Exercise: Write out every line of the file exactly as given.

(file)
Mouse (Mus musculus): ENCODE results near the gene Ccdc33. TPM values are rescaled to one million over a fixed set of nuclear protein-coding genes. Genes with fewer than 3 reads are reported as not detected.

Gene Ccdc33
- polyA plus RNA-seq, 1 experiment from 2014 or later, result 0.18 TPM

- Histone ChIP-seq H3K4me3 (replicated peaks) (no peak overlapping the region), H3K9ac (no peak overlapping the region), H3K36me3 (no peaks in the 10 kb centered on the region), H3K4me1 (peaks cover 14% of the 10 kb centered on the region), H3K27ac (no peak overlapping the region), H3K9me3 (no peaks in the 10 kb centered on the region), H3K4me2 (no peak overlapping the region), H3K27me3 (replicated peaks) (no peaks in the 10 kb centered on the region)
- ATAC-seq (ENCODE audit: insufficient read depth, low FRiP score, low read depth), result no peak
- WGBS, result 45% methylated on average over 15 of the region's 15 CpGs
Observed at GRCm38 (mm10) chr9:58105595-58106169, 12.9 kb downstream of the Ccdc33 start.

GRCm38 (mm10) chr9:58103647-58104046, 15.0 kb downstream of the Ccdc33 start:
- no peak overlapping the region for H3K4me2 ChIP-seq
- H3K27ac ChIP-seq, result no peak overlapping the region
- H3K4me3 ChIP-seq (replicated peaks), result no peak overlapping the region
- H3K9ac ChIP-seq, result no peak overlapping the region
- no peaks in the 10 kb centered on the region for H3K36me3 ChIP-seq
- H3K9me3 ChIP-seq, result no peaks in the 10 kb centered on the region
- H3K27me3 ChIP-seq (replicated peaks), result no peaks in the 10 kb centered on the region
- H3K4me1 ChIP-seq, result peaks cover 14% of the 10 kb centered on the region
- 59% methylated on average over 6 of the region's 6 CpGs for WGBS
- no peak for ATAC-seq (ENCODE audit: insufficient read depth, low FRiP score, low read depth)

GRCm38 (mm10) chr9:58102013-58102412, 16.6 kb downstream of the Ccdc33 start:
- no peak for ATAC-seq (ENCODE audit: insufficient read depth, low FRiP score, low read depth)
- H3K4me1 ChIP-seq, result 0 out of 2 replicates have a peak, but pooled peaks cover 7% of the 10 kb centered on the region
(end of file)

Mouse (Mus musculus): ENCODE results near the gene Ccdc33. TPM values are rescaled to one million over a fixed set of nuclear protein-coding genes. Genes with fewer than 3 reads are reported as not detected.

Gene Ccdc33
- polyA plus RNA-seq, 1 experiment from 2014 or later, result 0.18 TPM

- Histone ChIP-seq H3K4me3 (replicated peaks) (no peak overlapping the region), H3K9ac (no peak overlapping the region), H3K36me3 (no peaks in the 10 kb centered on the region), H3K4me1 (peaks cover 14% of the 10 kb centered on the region), H3K27ac (no peak overlapping the region), H3K9me3 (no peaks in the 10 kb centered on the region), H3K4me2 (no peak overlapping the region), H3K27me3 (replicated peaks) (no peaks in the 10 kb centered on the region)
- ATAC-seq (ENCODE audit: insufficient read depth, low FRiP score, low read depth), result no peak
- WGBS, result 45% methylated on average over 15 of the region's 15 CpGs
Observed at GRCm38 (mm10) chr9:58105595-58106169, 12.9 kb downstream of the Ccdc33 start.

GRCm38 (mm10) chr9:58103647-58104046, 15.0 kb downstream of the Ccdc33 start:
- no peak overlapping the region for H3K4me2 ChIP-seq
- H3K27ac ChIP-seq, result no peak overlapping the region
- H3K4me3 ChIP-seq (replicated peaks), result no peak overlapping the region
- H3K9ac ChIP-seq, result no peak overlapping the region
- no peaks in the 10 kb centered on the region for H3K36me3 ChIP-seq
- H3K9me3 ChIP-seq, result no peaks in the 10 kb centered on the region
- H3K27me3 ChIP-seq (replicated peaks), result no peaks in the 10 kb centered on the region
- H3K4me1 ChIP-seq, result peaks cover 14% of the 10 kb centered on the region
- 59% methylated on average over 6 of the region's 6 CpGs for WGBS
- no peak for ATAC-seq (ENCODE audit: insufficient read depth, low FRiP score, low read depth)

GRCm38 (mm10) chr9:58102013-58102412, 16.6 kb downstream of the Ccdc33 start:
- no peak for ATAC-seq (ENCODE audit: insufficient read depth, low FRiP score, low read depth)
- H3K4me1 ChIP-seq, result 0 out of 2 replicates have a peak, but pooled peaks cover 7% of the 10 kb centered on the region